The module begins with the legal framework of international commercial arbitration. It then deals with jurisdiction of arbitration tribunals and certain procedural issues arising in arbitration practice. The module ends with the setting aside and recognition and enforcement of arbitral awards.
The module focuses mainly on English law of arbitration which is put in comparative perspective and compared and contrasted especially with the UNCITRAL Model Law on International Commercial Arbitration.
International Criminal Evidence
This module explores the strengths and weaknesses of different models of proof in both domesticand international criminal justice systems and the extent to which an international consensus is emerging around the principles of evidence and proof.
International Criminal Law
An introduction to international criminal law issues, with particular emphasis on institutions (such as Nuremberg and Tokyo IMTs, the ad hoc Tribunals and the International Criminal Court) as well as substantive and procedural aspects of international criminal law.
The module focuses on the institutional developments in international criminal law as well as the definition and application of the crimes of genocide, crimes against humanity, war crimes and aggression. Principles of liability and defences will also be covered.
International Human Rights Law
This module will introduce you to the law and practice related to international human rights. You will be encouraged to explore the foundations of international human rights law. The global, regional and national mechanisms of human rights protection will be introduced and evaluated.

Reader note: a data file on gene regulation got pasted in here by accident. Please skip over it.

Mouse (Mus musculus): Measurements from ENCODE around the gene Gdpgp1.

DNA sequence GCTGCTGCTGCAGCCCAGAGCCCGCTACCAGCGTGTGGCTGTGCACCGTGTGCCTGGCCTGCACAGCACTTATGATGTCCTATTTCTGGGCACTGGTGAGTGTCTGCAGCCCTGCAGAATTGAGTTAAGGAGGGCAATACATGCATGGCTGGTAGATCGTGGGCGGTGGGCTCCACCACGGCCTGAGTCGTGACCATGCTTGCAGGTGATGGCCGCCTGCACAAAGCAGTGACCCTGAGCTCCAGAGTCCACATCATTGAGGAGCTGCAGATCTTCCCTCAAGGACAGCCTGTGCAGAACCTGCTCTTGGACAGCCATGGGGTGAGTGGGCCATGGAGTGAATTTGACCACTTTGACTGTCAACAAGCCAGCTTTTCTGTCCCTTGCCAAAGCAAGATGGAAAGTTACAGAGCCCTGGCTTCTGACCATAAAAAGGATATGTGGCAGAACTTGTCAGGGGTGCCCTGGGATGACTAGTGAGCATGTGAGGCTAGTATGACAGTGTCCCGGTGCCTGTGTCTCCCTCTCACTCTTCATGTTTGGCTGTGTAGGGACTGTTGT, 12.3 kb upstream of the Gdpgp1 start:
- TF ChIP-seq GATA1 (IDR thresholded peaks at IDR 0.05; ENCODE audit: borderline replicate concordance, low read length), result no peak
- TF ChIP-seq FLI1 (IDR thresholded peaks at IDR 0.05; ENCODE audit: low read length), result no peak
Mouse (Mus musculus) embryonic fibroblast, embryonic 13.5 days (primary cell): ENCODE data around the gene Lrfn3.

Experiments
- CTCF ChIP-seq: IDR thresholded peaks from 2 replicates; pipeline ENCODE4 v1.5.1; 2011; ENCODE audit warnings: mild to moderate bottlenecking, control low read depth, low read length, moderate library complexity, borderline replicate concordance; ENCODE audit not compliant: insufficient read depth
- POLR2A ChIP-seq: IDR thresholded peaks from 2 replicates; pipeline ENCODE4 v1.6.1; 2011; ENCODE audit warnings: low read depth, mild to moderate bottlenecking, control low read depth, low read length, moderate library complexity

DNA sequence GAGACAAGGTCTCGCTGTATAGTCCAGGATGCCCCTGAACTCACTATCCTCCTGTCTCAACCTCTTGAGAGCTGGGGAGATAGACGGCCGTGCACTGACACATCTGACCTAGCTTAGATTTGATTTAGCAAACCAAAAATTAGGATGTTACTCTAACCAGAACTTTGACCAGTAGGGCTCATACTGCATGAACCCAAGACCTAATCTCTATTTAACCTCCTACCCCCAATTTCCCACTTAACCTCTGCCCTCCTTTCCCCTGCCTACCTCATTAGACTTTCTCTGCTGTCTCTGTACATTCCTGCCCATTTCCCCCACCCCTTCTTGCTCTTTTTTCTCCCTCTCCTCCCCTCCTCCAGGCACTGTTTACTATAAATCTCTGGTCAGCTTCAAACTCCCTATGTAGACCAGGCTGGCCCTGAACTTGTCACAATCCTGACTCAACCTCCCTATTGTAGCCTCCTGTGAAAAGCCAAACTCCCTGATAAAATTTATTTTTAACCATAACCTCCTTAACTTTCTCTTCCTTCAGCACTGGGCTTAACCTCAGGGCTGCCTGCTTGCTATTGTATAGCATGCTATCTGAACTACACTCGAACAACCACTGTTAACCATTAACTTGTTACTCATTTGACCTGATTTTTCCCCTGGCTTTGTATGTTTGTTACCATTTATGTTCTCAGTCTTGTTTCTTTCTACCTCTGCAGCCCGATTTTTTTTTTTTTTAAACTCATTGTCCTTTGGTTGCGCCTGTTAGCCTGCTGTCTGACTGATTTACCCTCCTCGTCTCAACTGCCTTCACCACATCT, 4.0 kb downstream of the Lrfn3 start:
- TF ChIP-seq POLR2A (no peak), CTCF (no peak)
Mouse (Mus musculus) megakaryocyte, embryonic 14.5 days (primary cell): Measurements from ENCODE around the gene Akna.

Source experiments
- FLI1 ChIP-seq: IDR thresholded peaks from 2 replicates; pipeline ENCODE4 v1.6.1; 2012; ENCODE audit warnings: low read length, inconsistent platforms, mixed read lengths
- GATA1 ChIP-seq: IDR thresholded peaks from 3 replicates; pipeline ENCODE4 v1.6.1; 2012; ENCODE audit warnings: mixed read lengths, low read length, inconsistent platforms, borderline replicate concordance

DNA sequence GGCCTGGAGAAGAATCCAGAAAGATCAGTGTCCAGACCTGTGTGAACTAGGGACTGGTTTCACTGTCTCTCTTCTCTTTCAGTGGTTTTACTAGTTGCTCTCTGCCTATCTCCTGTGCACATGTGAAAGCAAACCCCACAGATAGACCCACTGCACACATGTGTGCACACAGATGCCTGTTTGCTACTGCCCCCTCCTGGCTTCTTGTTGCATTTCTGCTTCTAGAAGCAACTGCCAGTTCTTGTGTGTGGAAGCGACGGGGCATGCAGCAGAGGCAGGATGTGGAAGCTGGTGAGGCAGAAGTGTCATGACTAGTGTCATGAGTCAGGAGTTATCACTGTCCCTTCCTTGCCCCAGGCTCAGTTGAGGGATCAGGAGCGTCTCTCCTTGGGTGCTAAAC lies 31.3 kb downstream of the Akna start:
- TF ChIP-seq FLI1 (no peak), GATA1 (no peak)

A selection of substantive human rights will be examined and contemporary challenges to human rights protection will be discussed.
International Humanitarian Law
This module examines the legal constraints of international and national warfare. It traces the historical and contextual development of the law and focuses upon the principles which govern warfare. During the module, you will also study the mechanisms for the enforcement and the implementation of international humanitarian law.
International Investment Law
This module deals with key aspects of the international system for the regulation of foreign investment. The module focuses mainly on issues arising from investor-host state relations under Bilateral Investment Treaties or BITs but also touches upon international investment contracts. Special attention will be given to the means of regulating investment using BITs, including standards of treatment, such as fair and equitable treatment, full protection and security, national treatment and MFN, and breaches thereof, the taking of foreign property and the settlement of investment disputes by means of third party dispute settlement.